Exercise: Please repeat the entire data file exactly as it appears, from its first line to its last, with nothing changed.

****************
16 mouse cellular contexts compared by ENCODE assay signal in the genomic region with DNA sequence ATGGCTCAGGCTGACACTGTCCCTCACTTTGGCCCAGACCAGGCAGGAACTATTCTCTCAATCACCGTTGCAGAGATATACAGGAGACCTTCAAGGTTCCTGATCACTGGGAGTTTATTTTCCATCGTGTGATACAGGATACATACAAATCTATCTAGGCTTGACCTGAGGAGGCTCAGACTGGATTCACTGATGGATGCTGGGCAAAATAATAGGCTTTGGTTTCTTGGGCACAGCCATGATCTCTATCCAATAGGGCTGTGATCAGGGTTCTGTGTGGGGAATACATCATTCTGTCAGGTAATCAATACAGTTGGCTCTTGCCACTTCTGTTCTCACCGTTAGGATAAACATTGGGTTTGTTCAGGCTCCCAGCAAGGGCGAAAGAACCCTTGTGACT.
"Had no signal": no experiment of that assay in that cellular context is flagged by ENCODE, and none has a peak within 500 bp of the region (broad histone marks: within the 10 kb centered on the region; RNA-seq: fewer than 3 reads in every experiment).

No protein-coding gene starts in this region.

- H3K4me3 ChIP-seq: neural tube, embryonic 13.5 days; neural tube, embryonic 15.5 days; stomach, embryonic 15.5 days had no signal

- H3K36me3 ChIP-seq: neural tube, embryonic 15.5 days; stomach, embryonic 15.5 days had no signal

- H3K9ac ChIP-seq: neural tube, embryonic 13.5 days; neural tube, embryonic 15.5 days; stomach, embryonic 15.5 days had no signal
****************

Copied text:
16 mouse cellular contexts compared by ENCODE assay signal in the genomic region with DNA sequence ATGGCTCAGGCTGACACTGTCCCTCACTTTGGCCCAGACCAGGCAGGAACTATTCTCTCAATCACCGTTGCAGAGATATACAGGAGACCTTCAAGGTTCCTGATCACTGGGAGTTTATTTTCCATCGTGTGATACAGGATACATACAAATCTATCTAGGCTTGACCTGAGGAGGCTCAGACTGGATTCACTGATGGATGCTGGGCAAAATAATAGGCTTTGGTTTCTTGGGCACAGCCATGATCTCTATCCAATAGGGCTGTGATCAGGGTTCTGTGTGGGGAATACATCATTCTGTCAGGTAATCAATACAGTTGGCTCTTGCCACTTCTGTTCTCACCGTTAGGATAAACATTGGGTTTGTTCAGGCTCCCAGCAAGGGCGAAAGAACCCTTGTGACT.
"Had no signal": no experiment of that assay in that cellular context is flagged by ENCODE, and none has a peak within 500 bp of the region (broad histone marks: within the 10 kb centered on the region; RNA-seq: fewer than 3 reads in every experiment).

No protein-coding gene starts in this region.

- H3K4me3 ChIP-seq: neural tube, embryonic 13.5 days; neural tube, embryonic 15.5 days; stomach, embryonic 15.5 days had no signal

- H3K36me3 ChIP-seq: neural tube, embryonic 15.5 days; stomach, embryonic 15.5 days had no signal

- H3K9ac ChIP-seq: neural tube, embryonic 13.5 days; neural tube, embryonic 15.5 days; stomach, embryonic 15.5 days had no signal